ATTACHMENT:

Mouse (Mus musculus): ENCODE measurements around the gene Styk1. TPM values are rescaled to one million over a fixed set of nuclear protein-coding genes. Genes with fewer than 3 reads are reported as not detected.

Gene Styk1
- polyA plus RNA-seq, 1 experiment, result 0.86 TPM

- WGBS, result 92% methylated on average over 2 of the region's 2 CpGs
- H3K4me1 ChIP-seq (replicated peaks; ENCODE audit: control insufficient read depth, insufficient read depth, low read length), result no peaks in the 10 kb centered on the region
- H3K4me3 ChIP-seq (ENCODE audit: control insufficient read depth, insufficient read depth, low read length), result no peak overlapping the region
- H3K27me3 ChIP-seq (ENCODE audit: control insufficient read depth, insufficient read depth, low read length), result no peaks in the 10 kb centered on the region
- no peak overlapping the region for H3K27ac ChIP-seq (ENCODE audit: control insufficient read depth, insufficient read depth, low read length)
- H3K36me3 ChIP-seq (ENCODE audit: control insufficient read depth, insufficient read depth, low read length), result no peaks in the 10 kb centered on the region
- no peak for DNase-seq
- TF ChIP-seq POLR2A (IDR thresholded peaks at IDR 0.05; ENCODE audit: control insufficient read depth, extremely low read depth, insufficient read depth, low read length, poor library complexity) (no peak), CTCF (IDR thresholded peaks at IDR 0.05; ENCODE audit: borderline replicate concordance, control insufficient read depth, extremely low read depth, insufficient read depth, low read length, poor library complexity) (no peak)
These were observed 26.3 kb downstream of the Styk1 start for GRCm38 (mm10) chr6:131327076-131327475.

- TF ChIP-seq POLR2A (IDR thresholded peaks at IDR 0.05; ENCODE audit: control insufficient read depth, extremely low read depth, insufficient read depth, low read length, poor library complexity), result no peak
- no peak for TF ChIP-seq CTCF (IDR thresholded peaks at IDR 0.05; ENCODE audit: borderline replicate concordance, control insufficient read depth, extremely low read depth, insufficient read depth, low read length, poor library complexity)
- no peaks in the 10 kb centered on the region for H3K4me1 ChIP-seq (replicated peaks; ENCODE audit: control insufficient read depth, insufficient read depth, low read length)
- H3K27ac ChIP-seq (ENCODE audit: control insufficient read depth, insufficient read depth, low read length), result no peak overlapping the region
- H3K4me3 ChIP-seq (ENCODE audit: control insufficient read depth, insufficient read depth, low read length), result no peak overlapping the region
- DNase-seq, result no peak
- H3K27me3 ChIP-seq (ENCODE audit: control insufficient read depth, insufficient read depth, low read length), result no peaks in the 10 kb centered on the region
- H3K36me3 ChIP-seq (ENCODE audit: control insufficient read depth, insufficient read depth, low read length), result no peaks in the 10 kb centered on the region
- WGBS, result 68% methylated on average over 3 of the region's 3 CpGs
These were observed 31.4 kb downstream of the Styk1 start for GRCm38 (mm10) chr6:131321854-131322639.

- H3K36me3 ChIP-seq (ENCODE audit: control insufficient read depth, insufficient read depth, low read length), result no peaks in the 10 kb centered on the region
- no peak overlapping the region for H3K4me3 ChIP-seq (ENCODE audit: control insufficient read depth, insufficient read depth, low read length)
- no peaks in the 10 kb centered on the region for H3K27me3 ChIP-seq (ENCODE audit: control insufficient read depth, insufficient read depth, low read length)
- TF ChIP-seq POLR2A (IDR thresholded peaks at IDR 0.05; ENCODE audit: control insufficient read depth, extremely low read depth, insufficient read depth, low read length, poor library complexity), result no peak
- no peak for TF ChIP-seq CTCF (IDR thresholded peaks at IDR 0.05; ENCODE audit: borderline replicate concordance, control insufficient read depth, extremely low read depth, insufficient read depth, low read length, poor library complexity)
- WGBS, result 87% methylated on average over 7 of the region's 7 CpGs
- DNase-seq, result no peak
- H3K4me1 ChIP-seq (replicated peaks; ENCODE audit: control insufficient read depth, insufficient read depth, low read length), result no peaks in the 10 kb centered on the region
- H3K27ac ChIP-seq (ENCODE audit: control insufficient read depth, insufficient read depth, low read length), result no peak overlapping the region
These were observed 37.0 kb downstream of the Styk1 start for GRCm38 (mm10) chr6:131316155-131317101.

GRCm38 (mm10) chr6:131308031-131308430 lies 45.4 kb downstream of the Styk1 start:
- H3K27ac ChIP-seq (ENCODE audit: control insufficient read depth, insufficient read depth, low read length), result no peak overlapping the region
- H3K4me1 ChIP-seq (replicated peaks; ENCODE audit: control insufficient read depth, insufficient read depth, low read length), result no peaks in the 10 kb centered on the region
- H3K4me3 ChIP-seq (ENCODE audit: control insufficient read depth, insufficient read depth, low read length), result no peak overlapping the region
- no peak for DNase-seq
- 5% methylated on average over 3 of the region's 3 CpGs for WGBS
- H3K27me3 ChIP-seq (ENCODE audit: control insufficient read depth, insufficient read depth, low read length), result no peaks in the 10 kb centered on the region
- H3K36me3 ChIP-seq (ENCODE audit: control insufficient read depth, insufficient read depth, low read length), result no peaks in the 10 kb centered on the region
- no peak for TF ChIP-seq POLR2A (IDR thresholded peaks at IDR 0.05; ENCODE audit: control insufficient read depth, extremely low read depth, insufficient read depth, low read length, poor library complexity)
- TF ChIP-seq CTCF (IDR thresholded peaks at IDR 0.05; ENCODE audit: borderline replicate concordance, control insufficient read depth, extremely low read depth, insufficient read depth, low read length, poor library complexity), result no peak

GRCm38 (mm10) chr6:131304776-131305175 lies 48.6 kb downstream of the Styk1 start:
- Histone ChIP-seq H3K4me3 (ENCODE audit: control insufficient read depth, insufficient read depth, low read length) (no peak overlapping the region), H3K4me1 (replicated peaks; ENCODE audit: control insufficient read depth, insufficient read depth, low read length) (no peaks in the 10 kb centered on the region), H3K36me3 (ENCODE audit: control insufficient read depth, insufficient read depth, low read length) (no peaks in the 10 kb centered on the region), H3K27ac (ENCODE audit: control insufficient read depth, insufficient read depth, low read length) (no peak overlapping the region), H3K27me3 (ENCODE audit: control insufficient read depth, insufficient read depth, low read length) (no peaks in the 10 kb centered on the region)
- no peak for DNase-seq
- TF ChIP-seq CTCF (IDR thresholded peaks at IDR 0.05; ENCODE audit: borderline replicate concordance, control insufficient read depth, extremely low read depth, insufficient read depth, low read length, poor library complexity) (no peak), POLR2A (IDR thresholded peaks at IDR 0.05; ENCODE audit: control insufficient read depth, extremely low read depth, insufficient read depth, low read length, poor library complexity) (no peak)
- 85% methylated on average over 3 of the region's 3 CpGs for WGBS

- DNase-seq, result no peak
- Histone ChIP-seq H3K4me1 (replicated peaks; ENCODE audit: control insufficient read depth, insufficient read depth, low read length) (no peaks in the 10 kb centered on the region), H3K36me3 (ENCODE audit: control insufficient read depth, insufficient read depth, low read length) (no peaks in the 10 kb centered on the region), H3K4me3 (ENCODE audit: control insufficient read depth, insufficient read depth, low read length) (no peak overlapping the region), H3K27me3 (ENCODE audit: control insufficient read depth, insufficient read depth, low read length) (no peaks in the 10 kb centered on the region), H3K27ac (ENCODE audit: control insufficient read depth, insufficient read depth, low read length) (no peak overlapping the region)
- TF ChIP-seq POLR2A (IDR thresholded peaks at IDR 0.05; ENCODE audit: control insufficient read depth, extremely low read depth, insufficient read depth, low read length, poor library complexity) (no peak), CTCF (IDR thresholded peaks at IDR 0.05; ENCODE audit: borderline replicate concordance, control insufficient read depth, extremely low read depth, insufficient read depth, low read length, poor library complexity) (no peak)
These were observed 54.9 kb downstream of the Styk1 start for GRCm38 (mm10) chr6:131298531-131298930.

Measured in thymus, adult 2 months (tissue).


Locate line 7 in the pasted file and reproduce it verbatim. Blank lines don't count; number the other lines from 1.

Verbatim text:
- H3K27me3 ChIP-seq (ENCODE audit: control insufficient read depth, insufficient read depth, low read length), result no peaks in the 10 kb centered on the region